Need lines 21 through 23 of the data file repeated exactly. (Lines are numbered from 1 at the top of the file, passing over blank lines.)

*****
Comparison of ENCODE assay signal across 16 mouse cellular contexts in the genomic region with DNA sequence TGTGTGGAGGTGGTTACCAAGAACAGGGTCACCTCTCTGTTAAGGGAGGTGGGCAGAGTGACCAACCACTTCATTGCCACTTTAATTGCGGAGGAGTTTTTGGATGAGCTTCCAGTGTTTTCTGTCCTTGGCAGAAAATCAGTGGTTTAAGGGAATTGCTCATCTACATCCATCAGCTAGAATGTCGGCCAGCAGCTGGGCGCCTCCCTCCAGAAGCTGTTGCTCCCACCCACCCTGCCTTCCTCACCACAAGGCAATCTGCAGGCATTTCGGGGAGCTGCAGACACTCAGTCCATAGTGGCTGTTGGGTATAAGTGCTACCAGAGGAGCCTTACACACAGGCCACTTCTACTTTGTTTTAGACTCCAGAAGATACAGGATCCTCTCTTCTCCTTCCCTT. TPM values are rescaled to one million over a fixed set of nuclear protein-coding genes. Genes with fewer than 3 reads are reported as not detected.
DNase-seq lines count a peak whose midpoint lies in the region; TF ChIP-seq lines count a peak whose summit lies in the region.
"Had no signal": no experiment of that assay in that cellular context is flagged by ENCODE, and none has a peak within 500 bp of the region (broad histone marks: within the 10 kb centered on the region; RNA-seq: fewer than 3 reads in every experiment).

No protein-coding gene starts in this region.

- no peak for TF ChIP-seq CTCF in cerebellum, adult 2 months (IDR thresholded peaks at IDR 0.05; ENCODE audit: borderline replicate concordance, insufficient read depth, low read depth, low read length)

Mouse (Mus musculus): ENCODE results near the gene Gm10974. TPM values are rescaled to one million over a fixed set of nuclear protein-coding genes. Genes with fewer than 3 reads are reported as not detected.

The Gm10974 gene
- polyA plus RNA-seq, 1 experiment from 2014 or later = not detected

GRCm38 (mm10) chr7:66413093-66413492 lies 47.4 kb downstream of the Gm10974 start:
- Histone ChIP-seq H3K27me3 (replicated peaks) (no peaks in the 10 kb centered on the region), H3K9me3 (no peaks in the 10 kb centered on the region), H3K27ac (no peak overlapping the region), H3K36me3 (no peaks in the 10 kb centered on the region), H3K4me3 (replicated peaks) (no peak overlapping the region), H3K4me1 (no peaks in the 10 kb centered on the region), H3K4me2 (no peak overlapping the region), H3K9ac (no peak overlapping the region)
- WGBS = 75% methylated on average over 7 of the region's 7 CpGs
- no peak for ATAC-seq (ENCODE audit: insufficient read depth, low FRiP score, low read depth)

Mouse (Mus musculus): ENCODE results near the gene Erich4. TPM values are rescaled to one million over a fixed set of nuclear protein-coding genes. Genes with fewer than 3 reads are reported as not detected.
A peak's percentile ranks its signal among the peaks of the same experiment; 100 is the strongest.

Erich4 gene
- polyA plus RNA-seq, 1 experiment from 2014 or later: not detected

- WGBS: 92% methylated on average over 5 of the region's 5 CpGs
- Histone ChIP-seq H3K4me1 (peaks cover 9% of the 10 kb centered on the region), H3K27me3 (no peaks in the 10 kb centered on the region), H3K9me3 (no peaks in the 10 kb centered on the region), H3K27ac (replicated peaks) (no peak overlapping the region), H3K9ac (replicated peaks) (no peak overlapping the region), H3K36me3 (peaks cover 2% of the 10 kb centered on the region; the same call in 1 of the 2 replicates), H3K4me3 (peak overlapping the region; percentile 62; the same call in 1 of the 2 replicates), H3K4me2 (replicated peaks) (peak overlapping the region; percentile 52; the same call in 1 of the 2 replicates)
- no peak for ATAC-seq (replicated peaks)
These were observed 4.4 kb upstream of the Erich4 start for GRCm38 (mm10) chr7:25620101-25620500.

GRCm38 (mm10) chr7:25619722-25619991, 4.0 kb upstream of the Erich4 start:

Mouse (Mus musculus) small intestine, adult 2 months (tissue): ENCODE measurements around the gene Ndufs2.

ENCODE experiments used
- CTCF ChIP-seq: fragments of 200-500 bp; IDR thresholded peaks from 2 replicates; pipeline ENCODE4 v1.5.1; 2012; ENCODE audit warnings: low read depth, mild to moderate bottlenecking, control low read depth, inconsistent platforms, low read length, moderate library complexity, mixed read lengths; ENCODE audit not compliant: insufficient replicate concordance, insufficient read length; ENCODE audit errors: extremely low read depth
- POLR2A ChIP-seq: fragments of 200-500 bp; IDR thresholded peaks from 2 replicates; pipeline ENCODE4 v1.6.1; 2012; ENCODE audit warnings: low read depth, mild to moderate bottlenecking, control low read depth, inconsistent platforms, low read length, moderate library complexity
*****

GRCm38 (mm10) chr7:25619722-25619991, 4.0 kb upstream of the Erich4 start:

Mouse (Mus musculus) small intestine, adult 2 months (tissue): ENCODE measurements around the gene Ndufs2.

ENCODE experiments used